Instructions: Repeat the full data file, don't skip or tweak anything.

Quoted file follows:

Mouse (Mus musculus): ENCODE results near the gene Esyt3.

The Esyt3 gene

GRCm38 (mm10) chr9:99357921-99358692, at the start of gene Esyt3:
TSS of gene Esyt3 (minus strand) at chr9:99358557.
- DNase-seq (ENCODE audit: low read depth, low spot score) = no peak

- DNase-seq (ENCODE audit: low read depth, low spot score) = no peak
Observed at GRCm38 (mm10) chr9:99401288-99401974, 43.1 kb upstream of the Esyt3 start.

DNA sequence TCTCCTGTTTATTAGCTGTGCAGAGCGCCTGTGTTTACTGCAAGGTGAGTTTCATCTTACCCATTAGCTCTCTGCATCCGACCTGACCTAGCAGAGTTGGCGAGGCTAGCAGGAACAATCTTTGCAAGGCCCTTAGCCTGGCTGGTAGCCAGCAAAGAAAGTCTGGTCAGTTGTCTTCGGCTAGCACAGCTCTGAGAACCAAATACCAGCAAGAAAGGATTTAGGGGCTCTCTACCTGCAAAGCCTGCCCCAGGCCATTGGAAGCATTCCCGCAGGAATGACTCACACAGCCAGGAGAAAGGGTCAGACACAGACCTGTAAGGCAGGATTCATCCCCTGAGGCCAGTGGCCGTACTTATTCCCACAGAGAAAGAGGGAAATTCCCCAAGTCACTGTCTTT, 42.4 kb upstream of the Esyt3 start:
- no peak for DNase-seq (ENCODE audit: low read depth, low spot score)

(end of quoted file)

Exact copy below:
Mouse (Mus musculus): ENCODE results near the gene Esyt3.

The Esyt3 gene

GRCm38 (mm10) chr9:99357921-99358692, at the start of gene Esyt3:
TSS of gene Esyt3 (minus strand) at chr9:99358557.
- DNase-seq (ENCODE audit: low read depth, low spot score) = no peak

- DNase-seq (ENCODE audit: low read depth, low spot score) = no peak
Observed at GRCm38 (mm10) chr9:99401288-99401974, 43.1 kb upstream of the Esyt3 start.

DNA sequence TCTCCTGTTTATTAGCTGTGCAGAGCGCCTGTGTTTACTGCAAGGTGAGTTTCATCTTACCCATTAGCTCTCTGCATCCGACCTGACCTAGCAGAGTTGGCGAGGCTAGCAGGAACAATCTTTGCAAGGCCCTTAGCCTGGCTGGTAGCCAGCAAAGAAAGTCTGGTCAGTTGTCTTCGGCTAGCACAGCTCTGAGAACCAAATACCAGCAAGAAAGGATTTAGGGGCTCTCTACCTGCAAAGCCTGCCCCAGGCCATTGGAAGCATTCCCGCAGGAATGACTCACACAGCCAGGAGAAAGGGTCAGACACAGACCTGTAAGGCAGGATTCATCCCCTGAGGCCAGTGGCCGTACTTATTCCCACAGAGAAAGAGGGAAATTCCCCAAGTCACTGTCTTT, 42.4 kb upstream of the Esyt3 start:
- no peak for DNase-seq (ENCODE audit: low read depth, low spot score)